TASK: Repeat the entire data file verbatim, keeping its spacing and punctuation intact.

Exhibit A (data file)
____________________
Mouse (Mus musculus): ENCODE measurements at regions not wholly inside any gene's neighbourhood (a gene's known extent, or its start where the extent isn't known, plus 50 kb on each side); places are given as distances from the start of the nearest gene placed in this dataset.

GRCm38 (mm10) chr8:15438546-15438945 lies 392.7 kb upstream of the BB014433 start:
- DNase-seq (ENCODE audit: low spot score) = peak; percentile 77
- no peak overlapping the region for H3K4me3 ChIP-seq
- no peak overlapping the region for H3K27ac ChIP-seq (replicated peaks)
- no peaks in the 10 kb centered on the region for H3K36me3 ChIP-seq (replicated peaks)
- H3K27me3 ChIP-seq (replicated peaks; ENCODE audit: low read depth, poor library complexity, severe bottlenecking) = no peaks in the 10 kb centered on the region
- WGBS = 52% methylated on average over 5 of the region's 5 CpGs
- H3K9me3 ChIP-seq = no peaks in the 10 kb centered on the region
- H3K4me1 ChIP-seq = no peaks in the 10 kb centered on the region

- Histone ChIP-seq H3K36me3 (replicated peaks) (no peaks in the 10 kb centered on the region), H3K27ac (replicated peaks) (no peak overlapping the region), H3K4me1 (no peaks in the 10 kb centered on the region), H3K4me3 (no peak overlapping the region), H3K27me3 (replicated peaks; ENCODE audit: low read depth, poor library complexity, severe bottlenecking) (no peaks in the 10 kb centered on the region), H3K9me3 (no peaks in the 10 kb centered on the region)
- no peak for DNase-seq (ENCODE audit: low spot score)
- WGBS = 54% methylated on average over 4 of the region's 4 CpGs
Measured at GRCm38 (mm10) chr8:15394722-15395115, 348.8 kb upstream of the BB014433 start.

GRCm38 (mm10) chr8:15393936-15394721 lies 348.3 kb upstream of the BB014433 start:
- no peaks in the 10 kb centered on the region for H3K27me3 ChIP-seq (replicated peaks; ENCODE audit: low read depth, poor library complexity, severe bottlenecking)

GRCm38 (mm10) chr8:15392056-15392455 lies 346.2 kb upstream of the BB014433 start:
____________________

Mouse (Mus musculus): ENCODE measurements at regions not wholly inside any gene's neighbourhood (a gene's known extent, or its start where the extent isn't known, plus 50 kb on each side); places are given as distances from the start of the nearest gene placed in this dataset.

GRCm38 (mm10) chr8:15438546-15438945 lies 392.7 kb upstream of the BB014433 start:
- DNase-seq (ENCODE audit: low spot score) = peak; percentile 77
- no peak overlapping the region for H3K4me3 ChIP-seq
- no peak overlapping the region for H3K27ac ChIP-seq (replicated peaks)
- no peaks in the 10 kb centered on the region for H3K36me3 ChIP-seq (replicated peaks)
- H3K27me3 ChIP-seq (replicated peaks; ENCODE audit: low read depth, poor library complexity, severe bottlenecking) = no peaks in the 10 kb centered on the region
- WGBS = 52% methylated on average over 5 of the region's 5 CpGs
- H3K9me3 ChIP-seq = no peaks in the 10 kb centered on the region
- H3K4me1 ChIP-seq = no peaks in the 10 kb centered on the region

- Histone ChIP-seq H3K36me3 (replicated peaks) (no peaks in the 10 kb centered on the region), H3K27ac (replicated peaks) (no peak overlapping the region), H3K4me1 (no peaks in the 10 kb centered on the region), H3K4me3 (no peak overlapping the region), H3K27me3 (replicated peaks; ENCODE audit: low read depth, poor library complexity, severe bottlenecking) (no peaks in the 10 kb centered on the region), H3K9me3 (no peaks in the 10 kb centered on the region)
- no peak for DNase-seq (ENCODE audit: low spot score)
- WGBS = 54% methylated on average over 4 of the region's 4 CpGs
Measured at GRCm38 (mm10) chr8:15394722-15395115, 348.8 kb upstream of the BB014433 start.

GRCm38 (mm10) chr8:15393936-15394721 lies 348.3 kb upstream of the BB014433 start:
- no peaks in the 10 kb centered on the region for H3K27me3 ChIP-seq (replicated peaks; ENCODE audit: low read depth, poor library complexity, severe bottlenecking)

GRCm38 (mm10) chr8:15392056-15392455 lies 346.2 kb upstream of the BB014433 start: